The Medical Scribe – An Unintended Industry

The medical scribe industry is booming.  The American College of Medical Scribe Specialists (ACMSS) says there are approximately 20,000 medical scribes currently and predicts this number will climb to 100,000 by 2020. As more and more medical practices are implementing and using EHR’s, physicians are finding themselves becoming expensive clerical staff. It can take nine times as long to input data into an EHR note compared to dictating.  An analysis of EHR use in an emergency room setting revealed that the physicians spent 44% of their time on data entry and only 28% on direct patient care. “Total mouse clicks approach 4000 during a busy 10-hour shift.”

Healthcare is the only industry that has managed to lose productivity while going digital.

athenahealth CEO, Jonathon Bush

There is no doubt that physician productivity falls when implementing an EHR. Navigating through the layers of menus, drop-down lists, and check boxes when documenting an encounter takes time. Planning for a 30% drop in productivity when implementing an EHR is reasonable but in reality it may even be higher. Some of this productivity loss can be regained over time, but returning to pre-EHR volumes is not the norm.

Enter the Medical Scribe

The Joint Commission defines a scribe as “an unlicensed person hired to enter information into the electronic medical record (EMR) or chart at the direction of a physician or practitioner”. A scribe accompanies a physician into the exam room and acts as an intermediary between the physician and the EHR. Scribes enter history and physical findings as well as retrieve information such as test results and notes from previous encounters.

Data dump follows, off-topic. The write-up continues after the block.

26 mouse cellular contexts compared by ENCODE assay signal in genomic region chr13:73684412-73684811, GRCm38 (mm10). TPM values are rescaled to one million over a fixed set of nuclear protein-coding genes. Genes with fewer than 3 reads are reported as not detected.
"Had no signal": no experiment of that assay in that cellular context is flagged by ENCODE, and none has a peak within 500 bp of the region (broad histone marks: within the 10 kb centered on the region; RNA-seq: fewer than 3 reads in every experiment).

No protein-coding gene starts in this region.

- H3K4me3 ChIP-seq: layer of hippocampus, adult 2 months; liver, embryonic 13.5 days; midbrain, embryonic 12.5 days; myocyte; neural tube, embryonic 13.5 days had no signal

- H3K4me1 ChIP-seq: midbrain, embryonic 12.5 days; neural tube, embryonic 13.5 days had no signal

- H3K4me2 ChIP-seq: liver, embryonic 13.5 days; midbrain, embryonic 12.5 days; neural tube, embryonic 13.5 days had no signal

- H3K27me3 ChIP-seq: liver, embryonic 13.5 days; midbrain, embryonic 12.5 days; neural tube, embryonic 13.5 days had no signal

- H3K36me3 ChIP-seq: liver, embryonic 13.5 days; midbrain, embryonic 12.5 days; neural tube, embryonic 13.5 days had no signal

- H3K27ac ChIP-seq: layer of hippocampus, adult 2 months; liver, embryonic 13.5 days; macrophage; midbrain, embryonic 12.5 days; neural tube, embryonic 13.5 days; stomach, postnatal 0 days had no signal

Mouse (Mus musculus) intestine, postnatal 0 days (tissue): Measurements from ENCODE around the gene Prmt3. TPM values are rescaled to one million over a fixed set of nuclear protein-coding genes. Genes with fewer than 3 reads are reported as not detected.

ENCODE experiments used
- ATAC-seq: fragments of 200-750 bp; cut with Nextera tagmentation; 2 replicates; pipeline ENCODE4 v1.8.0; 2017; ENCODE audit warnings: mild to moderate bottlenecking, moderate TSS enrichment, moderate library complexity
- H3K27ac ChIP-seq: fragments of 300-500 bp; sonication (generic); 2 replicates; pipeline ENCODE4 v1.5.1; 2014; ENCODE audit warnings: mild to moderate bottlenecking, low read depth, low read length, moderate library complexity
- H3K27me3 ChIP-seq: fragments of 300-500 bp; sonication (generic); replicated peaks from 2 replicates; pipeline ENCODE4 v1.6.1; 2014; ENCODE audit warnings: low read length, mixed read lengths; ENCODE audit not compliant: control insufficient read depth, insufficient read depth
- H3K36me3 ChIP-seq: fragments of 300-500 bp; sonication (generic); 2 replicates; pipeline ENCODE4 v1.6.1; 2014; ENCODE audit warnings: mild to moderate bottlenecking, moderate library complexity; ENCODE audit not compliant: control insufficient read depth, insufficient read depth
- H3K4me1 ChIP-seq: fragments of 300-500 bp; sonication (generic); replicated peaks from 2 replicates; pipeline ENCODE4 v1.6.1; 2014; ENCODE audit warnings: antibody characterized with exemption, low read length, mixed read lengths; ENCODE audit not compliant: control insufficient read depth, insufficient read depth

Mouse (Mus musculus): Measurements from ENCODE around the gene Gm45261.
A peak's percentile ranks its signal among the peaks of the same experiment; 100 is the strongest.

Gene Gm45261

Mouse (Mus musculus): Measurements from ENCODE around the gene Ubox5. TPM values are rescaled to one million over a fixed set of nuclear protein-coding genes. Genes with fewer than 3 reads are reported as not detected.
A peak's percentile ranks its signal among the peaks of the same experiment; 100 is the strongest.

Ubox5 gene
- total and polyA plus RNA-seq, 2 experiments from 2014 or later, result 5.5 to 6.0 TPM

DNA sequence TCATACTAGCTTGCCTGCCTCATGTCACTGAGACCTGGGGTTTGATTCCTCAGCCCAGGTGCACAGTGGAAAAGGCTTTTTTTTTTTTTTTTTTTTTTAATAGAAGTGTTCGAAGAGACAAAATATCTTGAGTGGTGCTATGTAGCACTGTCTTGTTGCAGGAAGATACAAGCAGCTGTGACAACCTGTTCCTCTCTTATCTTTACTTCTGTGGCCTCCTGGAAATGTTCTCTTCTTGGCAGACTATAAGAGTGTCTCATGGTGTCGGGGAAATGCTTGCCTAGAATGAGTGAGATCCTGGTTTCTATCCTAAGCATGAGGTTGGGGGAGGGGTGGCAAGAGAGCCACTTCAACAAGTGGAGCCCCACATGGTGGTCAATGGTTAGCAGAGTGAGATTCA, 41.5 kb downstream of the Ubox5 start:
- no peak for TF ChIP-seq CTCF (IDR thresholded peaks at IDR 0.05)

There is an abundance of data demonstrating how the use of scribes increases physician productivity. Not just through decreased physician time spent with the EHR, but also improvements in patients seen per hour, fewer down-coded charges, and increased RVU’s.  Even though medical scribe hourly rates range from $10-20/hour, the ROI for their use is typically turns out positive.

The scribe industry is not regulated. At this time certification is voluntary and can be obtained through the ACMSS. Many scribes have some clinical background (CMA, LPN or RN), but others may have minimal or no clinical background (pre-med students). It is up to the physician to judge the competency of the scribe. Companies such as ScribeAmerica and ProScribe provide scribe services for hire.  ScribeAmerica states that their scribes are certified by ACMSS and ProScribe employs “talented and reliable Pre-Health students”.

Competency can make a difference. A scribe may enter the documentation for a physician, but the physician is still responsible for the content of the chart. There is no “the scribe did it” defense for chart errors or discrepancies in documentation. Scribes with less clinical acumen may not pick up on all of the things the physician intends to have documented. In some cases the scribe may be at odds with what the physician says to document.

Without reflection, we go blindly on our way, creating more unintended consequences, and failing to achieve anything useful.

Margaret J. Wheatley

An Unintended Opportunity

Clearly the scribe industry fills a well defined need in modern healthcare. But the better question is how and why did healthcare get to the point where we even need such an industry?